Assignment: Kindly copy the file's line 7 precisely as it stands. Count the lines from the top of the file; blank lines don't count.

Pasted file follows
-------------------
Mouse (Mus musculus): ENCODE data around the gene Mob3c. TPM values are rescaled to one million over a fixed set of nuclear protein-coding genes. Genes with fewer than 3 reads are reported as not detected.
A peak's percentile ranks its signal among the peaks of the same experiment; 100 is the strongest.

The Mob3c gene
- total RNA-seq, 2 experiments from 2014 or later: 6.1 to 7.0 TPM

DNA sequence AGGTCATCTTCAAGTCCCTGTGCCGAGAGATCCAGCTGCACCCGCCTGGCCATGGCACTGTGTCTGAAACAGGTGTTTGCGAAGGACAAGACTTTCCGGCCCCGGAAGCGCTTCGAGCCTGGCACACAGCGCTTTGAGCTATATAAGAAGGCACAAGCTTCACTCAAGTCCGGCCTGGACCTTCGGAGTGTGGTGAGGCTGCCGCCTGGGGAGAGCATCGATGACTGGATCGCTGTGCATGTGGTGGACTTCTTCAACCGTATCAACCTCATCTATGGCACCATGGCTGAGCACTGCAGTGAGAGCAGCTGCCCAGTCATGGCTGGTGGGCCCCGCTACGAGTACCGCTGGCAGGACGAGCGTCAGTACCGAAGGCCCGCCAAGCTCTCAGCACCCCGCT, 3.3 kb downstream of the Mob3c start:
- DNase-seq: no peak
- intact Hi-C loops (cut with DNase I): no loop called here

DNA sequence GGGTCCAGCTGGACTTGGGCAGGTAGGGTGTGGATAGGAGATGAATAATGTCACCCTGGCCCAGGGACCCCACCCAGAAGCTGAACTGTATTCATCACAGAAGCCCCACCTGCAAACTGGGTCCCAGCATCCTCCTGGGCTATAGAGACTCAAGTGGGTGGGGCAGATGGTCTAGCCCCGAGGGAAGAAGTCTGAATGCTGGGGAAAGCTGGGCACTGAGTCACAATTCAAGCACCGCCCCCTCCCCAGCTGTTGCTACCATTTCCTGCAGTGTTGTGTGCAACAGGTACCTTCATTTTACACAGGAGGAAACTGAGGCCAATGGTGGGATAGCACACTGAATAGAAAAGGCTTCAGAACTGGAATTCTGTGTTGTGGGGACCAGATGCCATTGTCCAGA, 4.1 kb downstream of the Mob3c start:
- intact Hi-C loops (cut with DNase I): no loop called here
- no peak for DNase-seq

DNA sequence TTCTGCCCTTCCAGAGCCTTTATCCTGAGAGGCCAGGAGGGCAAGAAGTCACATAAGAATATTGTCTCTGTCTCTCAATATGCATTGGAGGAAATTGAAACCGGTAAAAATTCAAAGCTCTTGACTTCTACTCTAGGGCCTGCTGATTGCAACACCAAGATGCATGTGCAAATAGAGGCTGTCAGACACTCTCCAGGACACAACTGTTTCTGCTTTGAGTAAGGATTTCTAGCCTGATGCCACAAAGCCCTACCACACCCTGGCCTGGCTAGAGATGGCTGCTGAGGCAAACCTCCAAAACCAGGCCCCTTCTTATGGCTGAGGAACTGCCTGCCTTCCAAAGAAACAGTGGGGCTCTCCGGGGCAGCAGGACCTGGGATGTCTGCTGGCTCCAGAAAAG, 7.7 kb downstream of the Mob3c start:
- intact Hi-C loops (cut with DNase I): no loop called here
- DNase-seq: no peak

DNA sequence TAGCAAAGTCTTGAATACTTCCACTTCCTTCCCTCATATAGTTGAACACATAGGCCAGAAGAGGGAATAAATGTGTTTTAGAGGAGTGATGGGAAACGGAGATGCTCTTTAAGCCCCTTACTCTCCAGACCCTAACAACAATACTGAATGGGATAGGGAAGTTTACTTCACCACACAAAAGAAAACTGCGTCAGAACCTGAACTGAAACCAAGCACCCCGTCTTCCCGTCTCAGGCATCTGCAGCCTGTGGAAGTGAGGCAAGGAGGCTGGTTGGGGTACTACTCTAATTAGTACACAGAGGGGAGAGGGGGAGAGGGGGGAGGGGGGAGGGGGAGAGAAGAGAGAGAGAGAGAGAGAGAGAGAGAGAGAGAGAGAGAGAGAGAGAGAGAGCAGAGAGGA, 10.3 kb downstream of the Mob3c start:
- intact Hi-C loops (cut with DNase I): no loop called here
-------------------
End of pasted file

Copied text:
- intact Hi-C loops (cut with DNase I): no loop called here